There are a few systems like the GNU Name System and the Sphinx mixnet packet format that employ a series of curve25519 scalars all multiplied together as a private key.

Are there any caveats to multiplying several together like this? What about adding them or doing other arithmetic operations on scalars?

Another form of this question is : There are a several bits twiddled when a scalar is produced for Ed25519. What is the mathematical reasoning behind these modifications? How does it translate to producing a private key scalar for curve25519?

I found a partial answer here. At least the lower three bits are cleared to prevent a small subgroups attack, although there is debate over the effectiveness of this attack. I presume the small subgroup attack is a threat to the curve formulations used in both Ed25519 and curve25519 equally.

Now if one of the scalars being multiplied together is a multiple of 8 then they all are, so that's good. If all are multiples of 8, then addition looks good too, but addition with values that are not multiples of 8 could be problematic. Is this correct? What about the bit operations on higher bits? Why are they there? etc.

  • $\begingroup$ I've voted for this question. I do however think that the second paragraph makes the question harder to read / answer rather than to enhance it. It does show clearly what you tried, but it's too open. I know this because it is usually the biggest mistake I make when asking questions :) $\endgroup$
    – Maarten Bodewes
    Oct 12 '15 at 20:19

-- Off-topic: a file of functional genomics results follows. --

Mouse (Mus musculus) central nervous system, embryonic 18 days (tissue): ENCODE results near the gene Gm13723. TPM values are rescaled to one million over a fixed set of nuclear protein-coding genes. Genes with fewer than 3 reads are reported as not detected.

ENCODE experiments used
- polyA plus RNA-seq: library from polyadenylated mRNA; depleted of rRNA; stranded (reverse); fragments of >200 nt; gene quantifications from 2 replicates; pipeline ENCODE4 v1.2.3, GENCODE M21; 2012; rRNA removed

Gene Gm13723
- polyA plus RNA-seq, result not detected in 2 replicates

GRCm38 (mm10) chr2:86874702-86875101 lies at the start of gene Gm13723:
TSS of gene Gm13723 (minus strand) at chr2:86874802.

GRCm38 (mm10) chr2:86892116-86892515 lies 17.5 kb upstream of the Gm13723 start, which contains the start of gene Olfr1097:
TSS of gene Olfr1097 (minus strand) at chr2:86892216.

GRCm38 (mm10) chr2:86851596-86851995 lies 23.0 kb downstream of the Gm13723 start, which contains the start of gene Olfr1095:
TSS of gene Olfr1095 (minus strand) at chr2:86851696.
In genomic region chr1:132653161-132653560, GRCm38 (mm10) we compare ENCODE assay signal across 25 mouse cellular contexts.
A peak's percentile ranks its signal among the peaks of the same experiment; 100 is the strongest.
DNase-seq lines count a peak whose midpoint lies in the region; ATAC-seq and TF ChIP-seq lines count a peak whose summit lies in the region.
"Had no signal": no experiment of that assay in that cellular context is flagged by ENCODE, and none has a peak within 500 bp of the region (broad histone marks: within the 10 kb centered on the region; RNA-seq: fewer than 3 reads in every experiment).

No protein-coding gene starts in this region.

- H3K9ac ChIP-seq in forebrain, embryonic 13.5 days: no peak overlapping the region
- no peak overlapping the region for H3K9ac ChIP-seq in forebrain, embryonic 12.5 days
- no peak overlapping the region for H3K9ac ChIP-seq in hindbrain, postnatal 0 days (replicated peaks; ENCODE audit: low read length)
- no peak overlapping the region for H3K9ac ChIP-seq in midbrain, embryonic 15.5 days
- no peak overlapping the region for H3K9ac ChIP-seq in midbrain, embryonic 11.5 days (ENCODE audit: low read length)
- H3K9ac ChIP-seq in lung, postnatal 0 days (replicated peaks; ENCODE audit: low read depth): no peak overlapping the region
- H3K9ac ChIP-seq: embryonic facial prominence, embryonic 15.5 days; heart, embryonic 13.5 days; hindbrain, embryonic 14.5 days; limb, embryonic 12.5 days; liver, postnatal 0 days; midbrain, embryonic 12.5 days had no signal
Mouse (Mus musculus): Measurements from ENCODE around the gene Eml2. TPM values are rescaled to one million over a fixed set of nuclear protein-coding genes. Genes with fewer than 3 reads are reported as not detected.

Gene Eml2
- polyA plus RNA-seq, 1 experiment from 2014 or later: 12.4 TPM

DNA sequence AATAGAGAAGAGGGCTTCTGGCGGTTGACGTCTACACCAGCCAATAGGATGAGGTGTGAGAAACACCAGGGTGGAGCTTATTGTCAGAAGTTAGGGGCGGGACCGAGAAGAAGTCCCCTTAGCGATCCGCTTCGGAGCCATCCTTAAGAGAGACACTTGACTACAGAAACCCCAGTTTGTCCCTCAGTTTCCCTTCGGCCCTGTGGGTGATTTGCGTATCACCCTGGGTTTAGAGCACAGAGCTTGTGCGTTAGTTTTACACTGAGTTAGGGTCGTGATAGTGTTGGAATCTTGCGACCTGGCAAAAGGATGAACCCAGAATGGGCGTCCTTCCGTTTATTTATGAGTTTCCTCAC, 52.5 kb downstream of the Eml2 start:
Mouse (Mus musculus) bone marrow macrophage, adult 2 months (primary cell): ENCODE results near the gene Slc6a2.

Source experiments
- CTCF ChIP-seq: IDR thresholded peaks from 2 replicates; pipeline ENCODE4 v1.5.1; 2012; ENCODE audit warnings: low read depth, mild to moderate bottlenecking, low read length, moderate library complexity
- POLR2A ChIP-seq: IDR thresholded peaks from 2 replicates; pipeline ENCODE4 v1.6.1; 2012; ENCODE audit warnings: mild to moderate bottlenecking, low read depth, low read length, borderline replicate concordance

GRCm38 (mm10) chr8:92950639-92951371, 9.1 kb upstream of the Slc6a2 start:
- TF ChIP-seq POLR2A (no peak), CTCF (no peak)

• $\begingroup$ Your other question regarding the higher bits is answered here. $\endgroup$ Oct 13 '15 at 11:09
  • $\begingroup$ Alright, I suppose that answers everything then. In particular, one should not subtract curve25519 scalars because doing so would wipe out the most significant bit. And multiplication might get tricky too. Although one could protect against this by checking that the implementation does not fuck up and start with the most significant bit. $\endgroup$ Oct 13 '15 at 12:06
  • $\begingroup$ Yes; it is perfectly fine to multiply scalars together, but you will have to ensure implementation correctness yourself. $\endgroup$ Oct 13 '15 at 13:26
  • $\begingroup$ Most issues regarding computations on these field elements relate to the cofactor. If you eliminate the cofactor by using Decaf / Ristretto and if I understand this correctly, you should be safe. You might want to ask @ isislovecruft and @ hdevalence for confirmation. $\endgroup$
    – cypherfox
    Mar 9 '18 at 9:23

Browse other questions tagged or ask your own question.